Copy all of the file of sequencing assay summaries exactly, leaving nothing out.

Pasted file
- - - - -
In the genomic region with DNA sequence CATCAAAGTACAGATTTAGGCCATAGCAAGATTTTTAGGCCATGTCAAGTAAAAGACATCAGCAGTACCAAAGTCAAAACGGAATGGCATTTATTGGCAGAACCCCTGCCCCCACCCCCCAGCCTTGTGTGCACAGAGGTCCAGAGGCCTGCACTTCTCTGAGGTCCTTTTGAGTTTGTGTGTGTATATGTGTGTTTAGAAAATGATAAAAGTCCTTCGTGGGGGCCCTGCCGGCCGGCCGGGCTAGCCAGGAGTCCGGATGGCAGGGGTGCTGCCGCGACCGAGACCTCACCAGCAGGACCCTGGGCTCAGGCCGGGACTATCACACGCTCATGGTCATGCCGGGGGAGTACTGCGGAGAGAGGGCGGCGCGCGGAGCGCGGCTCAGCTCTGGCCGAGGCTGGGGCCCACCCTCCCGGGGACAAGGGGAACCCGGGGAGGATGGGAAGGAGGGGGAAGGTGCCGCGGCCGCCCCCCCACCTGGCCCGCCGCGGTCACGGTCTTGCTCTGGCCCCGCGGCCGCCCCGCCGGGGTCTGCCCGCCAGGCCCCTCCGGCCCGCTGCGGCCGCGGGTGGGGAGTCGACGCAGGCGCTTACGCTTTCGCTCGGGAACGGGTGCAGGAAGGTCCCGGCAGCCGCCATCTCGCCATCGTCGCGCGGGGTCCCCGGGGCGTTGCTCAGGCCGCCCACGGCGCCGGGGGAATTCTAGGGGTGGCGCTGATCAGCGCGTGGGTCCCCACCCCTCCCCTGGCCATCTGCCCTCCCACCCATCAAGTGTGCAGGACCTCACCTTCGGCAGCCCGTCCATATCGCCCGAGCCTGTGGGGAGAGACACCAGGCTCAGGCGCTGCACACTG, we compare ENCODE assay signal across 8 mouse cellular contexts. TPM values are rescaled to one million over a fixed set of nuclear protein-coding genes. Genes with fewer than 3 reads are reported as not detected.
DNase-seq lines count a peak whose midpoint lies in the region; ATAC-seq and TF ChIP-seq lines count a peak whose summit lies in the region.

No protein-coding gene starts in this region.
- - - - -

In the genomic region with DNA sequence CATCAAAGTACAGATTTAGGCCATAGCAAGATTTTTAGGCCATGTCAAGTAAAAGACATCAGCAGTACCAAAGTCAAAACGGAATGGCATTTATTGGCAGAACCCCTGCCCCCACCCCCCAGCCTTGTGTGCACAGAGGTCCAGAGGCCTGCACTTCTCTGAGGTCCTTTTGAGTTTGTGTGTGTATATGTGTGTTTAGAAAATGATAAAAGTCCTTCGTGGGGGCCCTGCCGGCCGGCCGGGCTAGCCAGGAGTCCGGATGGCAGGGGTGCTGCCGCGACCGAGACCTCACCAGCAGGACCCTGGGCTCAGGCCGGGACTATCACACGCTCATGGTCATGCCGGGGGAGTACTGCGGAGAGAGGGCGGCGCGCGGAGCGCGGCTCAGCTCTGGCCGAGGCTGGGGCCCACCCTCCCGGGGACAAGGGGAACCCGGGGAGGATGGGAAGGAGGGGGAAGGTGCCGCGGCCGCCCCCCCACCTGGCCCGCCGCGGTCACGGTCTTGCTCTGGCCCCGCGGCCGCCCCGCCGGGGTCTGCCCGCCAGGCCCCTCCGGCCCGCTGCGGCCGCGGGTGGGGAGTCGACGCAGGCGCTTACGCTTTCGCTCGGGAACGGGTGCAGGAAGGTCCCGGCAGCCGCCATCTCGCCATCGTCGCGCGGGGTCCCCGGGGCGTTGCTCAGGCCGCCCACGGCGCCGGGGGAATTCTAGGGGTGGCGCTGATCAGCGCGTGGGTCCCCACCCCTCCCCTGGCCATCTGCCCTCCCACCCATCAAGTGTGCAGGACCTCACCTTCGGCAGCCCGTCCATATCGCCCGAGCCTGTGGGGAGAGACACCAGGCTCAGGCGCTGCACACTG, we compare ENCODE assay signal across 8 mouse cellular contexts. TPM values are rescaled to one million over a fixed set of nuclear protein-coding genes. Genes with fewer than 3 reads are reported as not detected.
DNase-seq lines count a peak whose midpoint lies in the region; ATAC-seq and TF ChIP-seq lines count a peak whose summit lies in the region.

No protein-coding gene starts in this region.